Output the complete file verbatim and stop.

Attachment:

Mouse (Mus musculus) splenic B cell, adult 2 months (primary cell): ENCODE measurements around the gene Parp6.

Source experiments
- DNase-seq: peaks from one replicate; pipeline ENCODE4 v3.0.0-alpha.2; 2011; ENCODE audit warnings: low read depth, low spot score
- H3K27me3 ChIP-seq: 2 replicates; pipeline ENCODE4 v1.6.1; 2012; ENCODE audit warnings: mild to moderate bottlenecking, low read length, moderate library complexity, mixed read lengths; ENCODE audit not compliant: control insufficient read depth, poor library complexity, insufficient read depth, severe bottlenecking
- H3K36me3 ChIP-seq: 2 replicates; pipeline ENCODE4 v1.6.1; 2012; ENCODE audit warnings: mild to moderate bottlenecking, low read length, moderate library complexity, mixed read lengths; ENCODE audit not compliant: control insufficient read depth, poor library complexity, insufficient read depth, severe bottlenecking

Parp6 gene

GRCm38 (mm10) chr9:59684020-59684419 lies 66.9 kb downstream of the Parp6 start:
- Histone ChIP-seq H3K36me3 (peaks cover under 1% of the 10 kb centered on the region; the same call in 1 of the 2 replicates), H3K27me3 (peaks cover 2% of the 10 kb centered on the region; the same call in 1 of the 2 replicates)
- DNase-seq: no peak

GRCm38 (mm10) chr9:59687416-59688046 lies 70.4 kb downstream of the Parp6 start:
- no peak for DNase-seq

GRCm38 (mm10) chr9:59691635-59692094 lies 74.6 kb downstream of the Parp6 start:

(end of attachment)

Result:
Mouse (Mus musculus) splenic B cell, adult 2 months (primary cell): ENCODE measurements around the gene Parp6.

Source experiments
- DNase-seq: peaks from one replicate; pipeline ENCODE4 v3.0.0-alpha.2; 2011; ENCODE audit warnings: low read depth, low spot score
- H3K27me3 ChIP-seq: 2 replicates; pipeline ENCODE4 v1.6.1; 2012; ENCODE audit warnings: mild to moderate bottlenecking, low read length, moderate library complexity, mixed read lengths; ENCODE audit not compliant: control insufficient read depth, poor library complexity, insufficient read depth, severe bottlenecking
- H3K36me3 ChIP-seq: 2 replicates; pipeline ENCODE4 v1.6.1; 2012; ENCODE audit warnings: mild to moderate bottlenecking, low read length, moderate library complexity, mixed read lengths; ENCODE audit not compliant: control insufficient read depth, poor library complexity, insufficient read depth, severe bottlenecking

Parp6 gene

GRCm38 (mm10) chr9:59684020-59684419 lies 66.9 kb downstream of the Parp6 start:
- Histone ChIP-seq H3K36me3 (peaks cover under 1% of the 10 kb centered on the region; the same call in 1 of the 2 replicates), H3K27me3 (peaks cover 2% of the 10 kb centered on the region; the same call in 1 of the 2 replicates)
- DNase-seq: no peak

GRCm38 (mm10) chr9:59687416-59688046 lies 70.4 kb downstream of the Parp6 start:
- no peak for DNase-seq

GRCm38 (mm10) chr9:59691635-59692094 lies 74.6 kb downstream of the Parp6 start: